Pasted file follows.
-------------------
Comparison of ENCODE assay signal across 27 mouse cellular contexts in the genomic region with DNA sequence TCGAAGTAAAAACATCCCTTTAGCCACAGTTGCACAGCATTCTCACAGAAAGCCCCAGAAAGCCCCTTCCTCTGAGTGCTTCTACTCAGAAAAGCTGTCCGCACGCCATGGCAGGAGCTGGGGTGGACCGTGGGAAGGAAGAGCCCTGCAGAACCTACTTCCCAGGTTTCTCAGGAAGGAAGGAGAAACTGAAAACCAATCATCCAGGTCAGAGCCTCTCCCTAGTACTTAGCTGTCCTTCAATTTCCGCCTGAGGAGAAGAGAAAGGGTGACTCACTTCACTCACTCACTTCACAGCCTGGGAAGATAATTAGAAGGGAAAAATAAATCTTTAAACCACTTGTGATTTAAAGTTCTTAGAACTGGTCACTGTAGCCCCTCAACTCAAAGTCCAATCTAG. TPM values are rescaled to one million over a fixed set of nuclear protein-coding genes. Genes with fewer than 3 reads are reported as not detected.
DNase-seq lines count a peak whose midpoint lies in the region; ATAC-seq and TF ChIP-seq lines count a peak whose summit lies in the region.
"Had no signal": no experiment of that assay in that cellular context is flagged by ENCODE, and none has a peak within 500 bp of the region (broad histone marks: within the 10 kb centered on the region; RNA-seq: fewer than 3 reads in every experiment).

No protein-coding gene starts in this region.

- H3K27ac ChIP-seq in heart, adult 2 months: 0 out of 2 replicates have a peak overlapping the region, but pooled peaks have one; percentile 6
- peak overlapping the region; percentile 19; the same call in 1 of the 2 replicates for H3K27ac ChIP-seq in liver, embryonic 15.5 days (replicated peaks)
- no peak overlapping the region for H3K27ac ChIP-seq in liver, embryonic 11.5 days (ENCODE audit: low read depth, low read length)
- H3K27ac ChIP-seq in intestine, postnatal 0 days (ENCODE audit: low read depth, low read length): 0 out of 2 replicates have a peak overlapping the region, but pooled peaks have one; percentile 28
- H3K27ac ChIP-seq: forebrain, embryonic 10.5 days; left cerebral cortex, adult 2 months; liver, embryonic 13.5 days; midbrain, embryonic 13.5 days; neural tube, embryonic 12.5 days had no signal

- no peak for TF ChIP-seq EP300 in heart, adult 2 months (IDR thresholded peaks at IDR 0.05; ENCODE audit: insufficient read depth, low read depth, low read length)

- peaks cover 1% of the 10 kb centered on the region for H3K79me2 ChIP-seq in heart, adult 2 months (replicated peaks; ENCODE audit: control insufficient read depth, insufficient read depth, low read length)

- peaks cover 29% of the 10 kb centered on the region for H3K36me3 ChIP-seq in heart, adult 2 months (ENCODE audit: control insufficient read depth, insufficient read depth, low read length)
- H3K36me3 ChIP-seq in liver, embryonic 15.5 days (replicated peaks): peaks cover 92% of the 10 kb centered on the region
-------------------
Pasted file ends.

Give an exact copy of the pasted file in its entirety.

Comparison of ENCODE assay signal across 27 mouse cellular contexts in the genomic region with DNA sequence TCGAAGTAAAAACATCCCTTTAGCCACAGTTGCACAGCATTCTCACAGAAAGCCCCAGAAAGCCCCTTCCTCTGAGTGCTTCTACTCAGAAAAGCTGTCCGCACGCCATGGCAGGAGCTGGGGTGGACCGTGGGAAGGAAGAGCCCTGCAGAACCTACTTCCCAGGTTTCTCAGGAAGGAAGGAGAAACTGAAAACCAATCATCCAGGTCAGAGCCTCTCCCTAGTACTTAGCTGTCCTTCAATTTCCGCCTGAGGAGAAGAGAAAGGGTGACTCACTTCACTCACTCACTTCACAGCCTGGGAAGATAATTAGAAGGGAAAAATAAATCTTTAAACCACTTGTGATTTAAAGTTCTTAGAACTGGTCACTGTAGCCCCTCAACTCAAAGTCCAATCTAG. TPM values are rescaled to one million over a fixed set of nuclear protein-coding genes. Genes with fewer than 3 reads are reported as not detected.
DNase-seq lines count a peak whose midpoint lies in the region; ATAC-seq and TF ChIP-seq lines count a peak whose summit lies in the region.
"Had no signal": no experiment of that assay in that cellular context is flagged by ENCODE, and none has a peak within 500 bp of the region (broad histone marks: within the 10 kb centered on the region; RNA-seq: fewer than 3 reads in every experiment).

No protein-coding gene starts in this region.

- H3K27ac ChIP-seq in heart, adult 2 months: 0 out of 2 replicates have a peak overlapping the region, but pooled peaks have one; percentile 6
- peak overlapping the region; percentile 19; the same call in 1 of the 2 replicates for H3K27ac ChIP-seq in liver, embryonic 15.5 days (replicated peaks)
- no peak overlapping the region for H3K27ac ChIP-seq in liver, embryonic 11.5 days (ENCODE audit: low read depth, low read length)
- H3K27ac ChIP-seq in intestine, postnatal 0 days (ENCODE audit: low read depth, low read length): 0 out of 2 replicates have a peak overlapping the region, but pooled peaks have one; percentile 28
- H3K27ac ChIP-seq: forebrain, embryonic 10.5 days; left cerebral cortex, adult 2 months; liver, embryonic 13.5 days; midbrain, embryonic 13.5 days; neural tube, embryonic 12.5 days had no signal

- no peak for TF ChIP-seq EP300 in heart, adult 2 months (IDR thresholded peaks at IDR 0.05; ENCODE audit: insufficient read depth, low read depth, low read length)

- peaks cover 1% of the 10 kb centered on the region for H3K79me2 ChIP-seq in heart, adult 2 months (replicated peaks; ENCODE audit: control insufficient read depth, insufficient read depth, low read length)

- peaks cover 29% of the 10 kb centered on the region for H3K36me3 ChIP-seq in heart, adult 2 months (ENCODE audit: control insufficient read depth, insufficient read depth, low read length)
- H3K36me3 ChIP-seq in liver, embryonic 15.5 days (replicated peaks): peaks cover 92% of the 10 kb centered on the region